Revelation #31. Hell, and the Love of God

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If God is infinitely good, infinitely glorious, then to sin against him is infinitely evil. And to say that a loving God would never send anyone to eternal punishment is to say that God himself is not eternally valuable. But even more than that, the Christian doctrine of hell shows us the extravagant extent of God’s love for us: Jesus suffered unimaginably in hell, for our sake.

 Hell itself cannot help but show the preciousness of God and depths of his love.

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Revelation #31.  Revelation 14:6-13

I strongly encourage you to listen to the audio version of this sermon. It is a bit long – 40 minutes, so please plan accordingly. This is an important message, and I believe it is well worth your time.

Please read Revelation 14:6-13

We are in the fourth major section of Revelation. We had the seven letters, the seven seals and the seven trumpets. This section is what I call “the seven significant signs.” These “signs” or visions, tell us that there is a spiritual reality that underlies and surrounds our physical existence. The signs explain what is happening in our lives, and what will happen in the future, from the perspective of this spiritual realm. So the sign of the Woman and the Child tell the story of the church and of the Messiah. Then, enters the Dragon, and we learn that there is a spiritual war going on between the Dragon and the Church. The two beasts show us how the Dragon attacks – through physical persecution and oppression; and also, through deception, lies and cultural pressure. The sign of the 144,000 and the Lamb shows us that not only does God have victory over the Dragon, but those who trust Jesus will also partake of that victory. And so we come to our text today, the sixth sign, which is the three angel messengers.

The three angel messengers go together – they are all part of one “sign,” one aspect of the spiritual reality that surrounds our physical existence. The previous sign showed that those who die are victorious, and are already with the Lamb in glorious light, joy and worship. But the three angel messengers are sent to those who are still on earth. There is a definite progression in the spiritual realm for those who are still alive:

  1. The Gospel is proclaimed. God comes first in peace to all the inhabitants of the earth, inviting everyone into his grace. Notice that the gospel contains both an invitation: “fear God, and give him glory;” and also a warning: “because the hour of his judgment has come.” As we have seen elsewhere in Revelation, God goes to great extremes to allow people to repent and be saved before the end. Once more, he delays judgment, giving yet one more chance.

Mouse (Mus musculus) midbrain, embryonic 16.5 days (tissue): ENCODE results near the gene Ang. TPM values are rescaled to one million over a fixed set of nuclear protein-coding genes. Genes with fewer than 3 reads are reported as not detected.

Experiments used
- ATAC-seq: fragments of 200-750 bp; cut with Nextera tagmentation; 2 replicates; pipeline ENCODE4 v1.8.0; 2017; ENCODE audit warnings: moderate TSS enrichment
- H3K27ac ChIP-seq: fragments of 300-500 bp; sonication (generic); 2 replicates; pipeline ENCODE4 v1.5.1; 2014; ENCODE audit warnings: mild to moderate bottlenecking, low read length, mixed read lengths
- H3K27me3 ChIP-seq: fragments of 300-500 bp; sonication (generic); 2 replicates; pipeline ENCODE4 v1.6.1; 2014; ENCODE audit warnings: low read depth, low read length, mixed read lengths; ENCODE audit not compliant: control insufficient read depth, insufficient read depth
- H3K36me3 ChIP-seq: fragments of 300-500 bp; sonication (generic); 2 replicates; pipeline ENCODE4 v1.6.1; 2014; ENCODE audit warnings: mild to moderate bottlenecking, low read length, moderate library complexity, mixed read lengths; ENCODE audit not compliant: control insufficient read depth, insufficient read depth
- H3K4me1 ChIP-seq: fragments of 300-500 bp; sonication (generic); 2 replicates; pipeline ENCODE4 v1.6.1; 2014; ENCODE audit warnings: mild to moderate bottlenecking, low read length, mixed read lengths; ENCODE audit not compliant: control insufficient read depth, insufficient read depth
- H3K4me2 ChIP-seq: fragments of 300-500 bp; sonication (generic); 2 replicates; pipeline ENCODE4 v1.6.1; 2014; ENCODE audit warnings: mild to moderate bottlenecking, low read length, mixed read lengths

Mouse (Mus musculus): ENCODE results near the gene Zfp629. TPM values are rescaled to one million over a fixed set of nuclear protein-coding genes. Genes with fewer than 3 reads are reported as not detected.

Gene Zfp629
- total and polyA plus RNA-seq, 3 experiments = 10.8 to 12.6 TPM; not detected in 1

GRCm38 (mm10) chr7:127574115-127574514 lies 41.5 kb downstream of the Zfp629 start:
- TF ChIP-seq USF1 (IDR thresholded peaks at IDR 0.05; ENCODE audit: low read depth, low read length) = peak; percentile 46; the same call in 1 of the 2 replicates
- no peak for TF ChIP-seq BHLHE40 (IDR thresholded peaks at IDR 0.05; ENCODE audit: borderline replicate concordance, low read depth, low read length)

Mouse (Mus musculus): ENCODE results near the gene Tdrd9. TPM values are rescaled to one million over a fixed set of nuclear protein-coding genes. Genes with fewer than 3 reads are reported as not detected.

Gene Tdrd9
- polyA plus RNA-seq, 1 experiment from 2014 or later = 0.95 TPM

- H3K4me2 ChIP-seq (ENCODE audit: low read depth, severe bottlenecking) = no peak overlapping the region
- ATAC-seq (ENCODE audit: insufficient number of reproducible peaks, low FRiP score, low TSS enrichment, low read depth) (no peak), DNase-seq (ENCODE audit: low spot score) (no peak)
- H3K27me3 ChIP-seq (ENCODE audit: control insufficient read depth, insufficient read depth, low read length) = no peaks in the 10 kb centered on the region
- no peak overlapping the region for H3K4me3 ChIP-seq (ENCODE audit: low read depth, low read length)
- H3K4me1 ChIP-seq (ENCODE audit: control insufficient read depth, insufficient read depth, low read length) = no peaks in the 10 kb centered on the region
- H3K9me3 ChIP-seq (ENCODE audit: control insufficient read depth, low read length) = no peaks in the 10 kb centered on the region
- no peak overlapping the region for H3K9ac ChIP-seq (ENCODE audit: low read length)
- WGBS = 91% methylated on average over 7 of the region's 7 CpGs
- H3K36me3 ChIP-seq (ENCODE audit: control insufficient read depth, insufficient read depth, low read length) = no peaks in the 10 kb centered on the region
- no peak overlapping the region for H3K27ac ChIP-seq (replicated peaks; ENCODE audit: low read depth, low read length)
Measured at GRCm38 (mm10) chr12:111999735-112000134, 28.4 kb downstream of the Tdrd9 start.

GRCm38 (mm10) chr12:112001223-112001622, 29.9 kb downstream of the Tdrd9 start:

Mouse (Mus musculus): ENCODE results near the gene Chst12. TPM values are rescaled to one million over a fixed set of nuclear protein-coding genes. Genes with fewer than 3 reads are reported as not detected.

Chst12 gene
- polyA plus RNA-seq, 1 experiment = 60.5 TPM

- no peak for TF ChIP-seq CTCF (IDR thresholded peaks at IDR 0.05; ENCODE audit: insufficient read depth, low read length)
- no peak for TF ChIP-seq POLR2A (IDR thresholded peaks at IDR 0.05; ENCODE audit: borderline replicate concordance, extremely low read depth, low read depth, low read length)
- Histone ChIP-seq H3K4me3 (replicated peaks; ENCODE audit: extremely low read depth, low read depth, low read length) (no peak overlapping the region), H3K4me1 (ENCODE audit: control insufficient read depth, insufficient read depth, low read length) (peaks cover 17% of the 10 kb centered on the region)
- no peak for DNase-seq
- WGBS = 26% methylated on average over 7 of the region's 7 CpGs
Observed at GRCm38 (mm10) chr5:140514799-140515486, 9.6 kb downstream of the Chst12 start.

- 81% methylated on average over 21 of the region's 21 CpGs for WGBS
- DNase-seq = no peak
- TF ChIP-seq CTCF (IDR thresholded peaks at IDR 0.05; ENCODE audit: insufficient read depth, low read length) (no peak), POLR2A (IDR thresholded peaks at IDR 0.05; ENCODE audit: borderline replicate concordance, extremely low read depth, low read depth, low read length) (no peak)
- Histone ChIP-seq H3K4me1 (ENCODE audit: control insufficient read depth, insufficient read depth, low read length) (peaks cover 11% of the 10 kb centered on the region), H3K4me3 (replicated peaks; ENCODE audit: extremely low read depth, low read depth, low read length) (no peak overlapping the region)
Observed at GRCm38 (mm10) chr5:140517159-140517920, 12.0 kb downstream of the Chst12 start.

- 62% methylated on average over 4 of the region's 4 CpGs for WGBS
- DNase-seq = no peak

2. The judgment upon the empires of the beasts is announced. Babylon was the great enemy of God’s people at one time in Israel’s history. Here in Revelation, “Babylon” represents human society that is organized culturally, economically, and politically against God’s people. It is human culture manipulated by the two beasts. It will come up again soon in Revelation.
  3. The pronouncement of eternal punishment on those who finally refuse to repent and receive God’s grace offered in Jesus Christ. I want to spend the remainder of our time on this subject, since it is controversial in this day and age.

Please bear with me here, because we are going to go into deep and thoughtful territory. One of the great advantages of Christianity – in fact one of the reasons that the nations which were formerly Christian developed faster than many other areas of the world – is that Christianity is deeply thoughtful and intellectual. True Christian faith helps people think well.  Thinking well takes work, but it is important work. I want to entreat you to think on what I say carefully, and thoughtfully. Give some attention to it.

Hell, and the modern world.

The traditional, orthodox Christian view of hell is that it is a place of eternal torment, reserved for those who reject the offer of grace through faith in Jesus Christ. There were a few Christians with different opinions at various times, but the main Christian view was basically settled for all of Christian history. However, that view has come into dispute during the past fifty years or so.